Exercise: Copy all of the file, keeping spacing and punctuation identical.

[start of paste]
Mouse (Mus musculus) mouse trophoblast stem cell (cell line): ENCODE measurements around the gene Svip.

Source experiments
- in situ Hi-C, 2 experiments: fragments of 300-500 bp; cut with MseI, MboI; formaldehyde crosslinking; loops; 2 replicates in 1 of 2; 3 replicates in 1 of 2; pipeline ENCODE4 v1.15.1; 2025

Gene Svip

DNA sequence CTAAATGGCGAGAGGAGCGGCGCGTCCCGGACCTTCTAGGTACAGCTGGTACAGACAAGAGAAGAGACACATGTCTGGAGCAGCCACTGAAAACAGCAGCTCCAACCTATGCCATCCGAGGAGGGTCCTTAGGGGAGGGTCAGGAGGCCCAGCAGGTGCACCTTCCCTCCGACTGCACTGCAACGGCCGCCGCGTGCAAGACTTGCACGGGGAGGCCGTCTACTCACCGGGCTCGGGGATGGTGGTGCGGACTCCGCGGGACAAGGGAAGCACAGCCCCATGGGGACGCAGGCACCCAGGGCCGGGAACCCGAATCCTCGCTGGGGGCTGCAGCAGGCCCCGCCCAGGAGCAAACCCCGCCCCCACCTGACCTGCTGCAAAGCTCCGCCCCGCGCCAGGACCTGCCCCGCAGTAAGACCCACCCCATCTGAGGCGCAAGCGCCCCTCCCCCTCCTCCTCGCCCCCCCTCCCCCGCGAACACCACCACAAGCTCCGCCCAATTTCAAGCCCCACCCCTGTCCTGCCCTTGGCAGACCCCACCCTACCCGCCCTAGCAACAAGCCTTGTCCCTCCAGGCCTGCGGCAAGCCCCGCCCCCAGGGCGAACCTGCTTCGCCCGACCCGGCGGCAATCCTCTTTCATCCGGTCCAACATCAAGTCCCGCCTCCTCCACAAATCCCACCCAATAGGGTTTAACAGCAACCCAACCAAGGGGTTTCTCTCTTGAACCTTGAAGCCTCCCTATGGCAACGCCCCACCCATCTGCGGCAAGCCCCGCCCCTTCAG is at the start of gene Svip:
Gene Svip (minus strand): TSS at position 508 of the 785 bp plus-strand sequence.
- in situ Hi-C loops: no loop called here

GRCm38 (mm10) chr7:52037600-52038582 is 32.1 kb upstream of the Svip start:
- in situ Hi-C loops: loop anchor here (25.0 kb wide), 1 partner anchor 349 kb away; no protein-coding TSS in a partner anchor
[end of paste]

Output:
Mouse (Mus musculus) mouse trophoblast stem cell (cell line): ENCODE measurements around the gene Svip.

Source experiments
- in situ Hi-C, 2 experiments: fragments of 300-500 bp; cut with MseI, MboI; formaldehyde crosslinking; loops; 2 replicates in 1 of 2; 3 replicates in 1 of 2; pipeline ENCODE4 v1.15.1; 2025

Gene Svip

DNA sequence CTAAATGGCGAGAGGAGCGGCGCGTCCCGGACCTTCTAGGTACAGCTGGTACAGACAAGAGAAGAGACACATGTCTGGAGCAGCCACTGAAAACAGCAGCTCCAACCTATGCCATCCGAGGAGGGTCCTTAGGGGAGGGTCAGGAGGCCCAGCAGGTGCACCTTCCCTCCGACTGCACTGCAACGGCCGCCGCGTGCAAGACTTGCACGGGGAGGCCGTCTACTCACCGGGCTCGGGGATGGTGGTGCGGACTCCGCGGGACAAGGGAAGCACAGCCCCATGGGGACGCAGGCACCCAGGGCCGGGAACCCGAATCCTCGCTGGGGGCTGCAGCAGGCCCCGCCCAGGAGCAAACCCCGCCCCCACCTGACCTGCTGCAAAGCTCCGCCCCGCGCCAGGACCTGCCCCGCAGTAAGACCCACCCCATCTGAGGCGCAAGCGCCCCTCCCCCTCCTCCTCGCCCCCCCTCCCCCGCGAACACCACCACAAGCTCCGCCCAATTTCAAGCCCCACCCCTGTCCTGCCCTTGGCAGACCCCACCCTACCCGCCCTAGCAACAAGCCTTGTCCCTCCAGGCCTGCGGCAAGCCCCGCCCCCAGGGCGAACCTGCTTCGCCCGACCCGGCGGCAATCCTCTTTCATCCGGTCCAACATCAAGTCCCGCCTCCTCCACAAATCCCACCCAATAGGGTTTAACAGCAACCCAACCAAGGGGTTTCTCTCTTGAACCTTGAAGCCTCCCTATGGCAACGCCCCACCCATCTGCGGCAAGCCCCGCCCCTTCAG is at the start of gene Svip:
Gene Svip (minus strand): TSS at position 508 of the 785 bp plus-strand sequence.
- in situ Hi-C loops: no loop called here

GRCm38 (mm10) chr7:52037600-52038582 is 32.1 kb upstream of the Svip start:
- in situ Hi-C loops: loop anchor here (25.0 kb wide), 1 partner anchor 349 kb away; no protein-coding TSS in a partner anchor